Special Series: Introductory Response by Mary E. Hunt
The stated purpose of the panel is to discuss “how digital projects are remapping the feminist theological terrain and creating opportunities for a wide range of voices to participate in ongoing and new conversations related to feminist issues in religion.” These writers have done that and more.
Several things stand out: first, two vital blogs exist that deal with exciting, new material which I recommend highly. Their very existence is reason for celebration. Second, their creators are sufficiently evolved to work together to promote their own, each other’s, and many other forms of social media as pedagogical and organizational tools. This is reason to rejoice. I can recall previous projects that I will not cite in which leaders whom I will not name worked with different results. They competed with one another in unhelpful ways, destroyed the very work they created, and ruptured the fabric of the field they wished to enhance. So the cooperative model manifest in this work is reason enough to commend it.
We never scratched in the sand with a stick. But when the Women’s Alliance for Theology, Ethics and Ritual (WATER) began in Silver Spring, Maryland (suburban Washington, DC) in 1983, typewriters, albeit electric ones, were essential equipment. I write this response on a MacBook Air, same basic keyboard but a far cry from the old machines.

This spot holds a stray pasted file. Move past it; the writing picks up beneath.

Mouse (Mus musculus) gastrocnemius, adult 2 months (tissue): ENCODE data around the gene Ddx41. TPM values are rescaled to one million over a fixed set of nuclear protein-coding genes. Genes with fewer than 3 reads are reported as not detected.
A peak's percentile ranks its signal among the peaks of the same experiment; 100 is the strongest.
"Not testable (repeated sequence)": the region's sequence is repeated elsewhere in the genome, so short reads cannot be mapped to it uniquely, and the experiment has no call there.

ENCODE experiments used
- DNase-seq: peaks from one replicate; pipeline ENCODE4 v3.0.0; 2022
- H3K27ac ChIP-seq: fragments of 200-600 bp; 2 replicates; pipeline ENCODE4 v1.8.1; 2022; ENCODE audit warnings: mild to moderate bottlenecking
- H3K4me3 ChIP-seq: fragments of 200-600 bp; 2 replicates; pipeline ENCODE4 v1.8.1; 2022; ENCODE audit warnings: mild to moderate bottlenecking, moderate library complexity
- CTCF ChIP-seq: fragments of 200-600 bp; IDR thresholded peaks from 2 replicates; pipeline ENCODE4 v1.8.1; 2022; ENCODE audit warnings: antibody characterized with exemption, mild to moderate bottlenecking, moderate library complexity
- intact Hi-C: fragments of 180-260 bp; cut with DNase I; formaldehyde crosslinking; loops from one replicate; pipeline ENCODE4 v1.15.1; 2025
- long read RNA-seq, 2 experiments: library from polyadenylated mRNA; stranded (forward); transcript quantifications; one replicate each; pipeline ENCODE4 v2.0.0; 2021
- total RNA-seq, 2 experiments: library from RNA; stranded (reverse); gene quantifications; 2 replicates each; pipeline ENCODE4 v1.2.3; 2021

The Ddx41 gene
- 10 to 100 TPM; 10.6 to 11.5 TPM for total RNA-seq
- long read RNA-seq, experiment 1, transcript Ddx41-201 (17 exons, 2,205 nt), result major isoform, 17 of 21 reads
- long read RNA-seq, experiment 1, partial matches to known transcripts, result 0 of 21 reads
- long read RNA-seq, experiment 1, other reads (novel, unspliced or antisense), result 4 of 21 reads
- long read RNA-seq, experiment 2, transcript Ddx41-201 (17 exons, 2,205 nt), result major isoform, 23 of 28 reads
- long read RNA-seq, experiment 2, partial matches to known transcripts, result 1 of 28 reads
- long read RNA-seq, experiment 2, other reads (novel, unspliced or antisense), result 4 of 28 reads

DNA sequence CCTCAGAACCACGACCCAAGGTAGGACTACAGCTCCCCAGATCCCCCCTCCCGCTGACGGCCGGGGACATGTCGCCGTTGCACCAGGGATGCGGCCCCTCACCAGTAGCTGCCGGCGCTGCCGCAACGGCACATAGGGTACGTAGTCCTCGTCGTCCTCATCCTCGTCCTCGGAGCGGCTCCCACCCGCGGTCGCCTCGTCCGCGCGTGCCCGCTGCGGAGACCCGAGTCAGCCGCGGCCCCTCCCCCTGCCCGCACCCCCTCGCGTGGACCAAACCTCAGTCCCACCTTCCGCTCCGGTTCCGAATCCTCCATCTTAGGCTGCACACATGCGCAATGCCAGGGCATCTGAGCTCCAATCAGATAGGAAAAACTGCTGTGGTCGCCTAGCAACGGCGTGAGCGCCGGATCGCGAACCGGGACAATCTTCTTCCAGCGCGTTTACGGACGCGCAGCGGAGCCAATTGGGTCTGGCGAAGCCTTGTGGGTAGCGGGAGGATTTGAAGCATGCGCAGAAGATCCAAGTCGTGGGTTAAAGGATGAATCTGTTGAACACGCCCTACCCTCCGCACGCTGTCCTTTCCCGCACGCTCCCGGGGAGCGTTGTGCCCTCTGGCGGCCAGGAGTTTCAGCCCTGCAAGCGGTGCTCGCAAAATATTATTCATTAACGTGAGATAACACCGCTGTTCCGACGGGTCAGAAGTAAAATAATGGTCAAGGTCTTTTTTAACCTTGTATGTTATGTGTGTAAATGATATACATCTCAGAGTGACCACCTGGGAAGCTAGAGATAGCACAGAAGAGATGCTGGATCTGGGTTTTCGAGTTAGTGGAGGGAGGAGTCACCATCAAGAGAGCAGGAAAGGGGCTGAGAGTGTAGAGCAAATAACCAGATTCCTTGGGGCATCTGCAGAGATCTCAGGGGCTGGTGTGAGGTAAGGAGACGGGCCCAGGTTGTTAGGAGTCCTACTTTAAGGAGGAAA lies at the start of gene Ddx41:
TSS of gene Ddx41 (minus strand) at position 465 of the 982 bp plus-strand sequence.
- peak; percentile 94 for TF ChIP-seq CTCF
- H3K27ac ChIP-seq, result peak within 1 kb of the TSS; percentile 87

The founding document of WATER was a three-page proposal for the “Women’s Theological Alliance” which I typed complete with White Out. For the uninitiated, White Out is a liquid correction fluid applied to paper when one makes a typo, allowed to dry, and then typed on again. We made copies of the original document at the neighborhood print shop for distribution. Voilà, we were in business.
Thirty years later, we handle routine communication on iPhones, Apple laptops and iPads, and printers that scan and fax. We utilize social media including Facebook and Twitter. We maintain a website and strategize how to move our newsletter from print to digital mode. Google groups are tools of the trade; flash drives are indispensable.
The evolution has felt seamless if obligatory at times—from floppy disks to compact ones, from fax to email, from printing photos to carrying them around on the phone. We plan to embed videos soon in our web site. The implications at each step are not trivial, and the gestalt is telling. More people are aware of our work and involved in parts of it than ever before. This is how a 21st century non-profit functions.
In the midst of enthusiasm for techno wonders, it is wise to remember, however, that the pioneers in the field of feminist studies in religion—including Georgia Harkness, Nelle Morton, Pauli Murray, to name just a few—never sent an email. I am quite sure that Mary Daly never blogged a day in her life. Ideas still trump technology. Hard work is all. But technology plus ideas and hard work can change the world as we know it.
Thanks again to each of these writers, and to all who have shaped and contributed to the FSR and FIR blogs. I hope that this discussion will pave the way for dozens more blogs to come. The more media the merrier.